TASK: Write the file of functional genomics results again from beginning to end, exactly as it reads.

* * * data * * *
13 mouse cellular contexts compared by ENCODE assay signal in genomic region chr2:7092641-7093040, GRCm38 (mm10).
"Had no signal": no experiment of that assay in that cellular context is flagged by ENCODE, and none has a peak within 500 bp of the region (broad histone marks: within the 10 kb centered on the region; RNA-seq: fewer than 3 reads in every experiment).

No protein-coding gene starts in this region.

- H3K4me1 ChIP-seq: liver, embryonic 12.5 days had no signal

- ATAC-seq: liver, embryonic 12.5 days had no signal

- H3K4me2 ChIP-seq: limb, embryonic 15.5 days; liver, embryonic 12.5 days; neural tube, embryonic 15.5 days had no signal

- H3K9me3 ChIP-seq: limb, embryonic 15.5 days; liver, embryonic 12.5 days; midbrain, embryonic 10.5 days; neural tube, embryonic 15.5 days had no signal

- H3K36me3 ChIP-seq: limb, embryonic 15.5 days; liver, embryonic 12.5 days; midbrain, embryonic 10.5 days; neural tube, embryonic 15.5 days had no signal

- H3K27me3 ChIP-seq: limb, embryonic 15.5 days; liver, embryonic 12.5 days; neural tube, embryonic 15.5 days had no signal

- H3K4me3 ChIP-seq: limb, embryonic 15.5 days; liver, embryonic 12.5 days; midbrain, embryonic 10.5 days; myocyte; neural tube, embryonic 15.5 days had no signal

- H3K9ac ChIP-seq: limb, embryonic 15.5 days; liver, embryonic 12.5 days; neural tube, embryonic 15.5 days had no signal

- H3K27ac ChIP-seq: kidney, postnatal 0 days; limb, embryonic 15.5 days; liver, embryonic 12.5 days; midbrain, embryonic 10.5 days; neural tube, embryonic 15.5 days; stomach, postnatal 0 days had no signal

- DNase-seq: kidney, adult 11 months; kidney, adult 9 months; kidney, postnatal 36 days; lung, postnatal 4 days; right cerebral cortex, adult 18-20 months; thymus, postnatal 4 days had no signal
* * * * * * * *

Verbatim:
13 mouse cellular contexts compared by ENCODE assay signal in genomic region chr2:7092641-7093040, GRCm38 (mm10).
"Had no signal": no experiment of that assay in that cellular context is flagged by ENCODE, and none has a peak within 500 bp of the region (broad histone marks: within the 10 kb centered on the region; RNA-seq: fewer than 3 reads in every experiment).

No protein-coding gene starts in this region.

- H3K4me1 ChIP-seq: liver, embryonic 12.5 days had no signal

- ATAC-seq: liver, embryonic 12.5 days had no signal

- H3K4me2 ChIP-seq: limb, embryonic 15.5 days; liver, embryonic 12.5 days; neural tube, embryonic 15.5 days had no signal

- H3K9me3 ChIP-seq: limb, embryonic 15.5 days; liver, embryonic 12.5 days; midbrain, embryonic 10.5 days; neural tube, embryonic 15.5 days had no signal

- H3K36me3 ChIP-seq: limb, embryonic 15.5 days; liver, embryonic 12.5 days; midbrain, embryonic 10.5 days; neural tube, embryonic 15.5 days had no signal

- H3K27me3 ChIP-seq: limb, embryonic 15.5 days; liver, embryonic 12.5 days; neural tube, embryonic 15.5 days had no signal

- H3K4me3 ChIP-seq: limb, embryonic 15.5 days; liver, embryonic 12.5 days; midbrain, embryonic 10.5 days; myocyte; neural tube, embryonic 15.5 days had no signal

- H3K9ac ChIP-seq: limb, embryonic 15.5 days; liver, embryonic 12.5 days; neural tube, embryonic 15.5 days had no signal

- H3K27ac ChIP-seq: kidney, postnatal 0 days; limb, embryonic 15.5 days; liver, embryonic 12.5 days; midbrain, embryonic 10.5 days; neural tube, embryonic 15.5 days; stomach, postnatal 0 days had no signal

- DNase-seq: kidney, adult 11 months; kidney, adult 9 months; kidney, postnatal 36 days; lung, postnatal 4 days; right cerebral cortex, adult 18-20 months; thymus, postnatal 4 days had no signal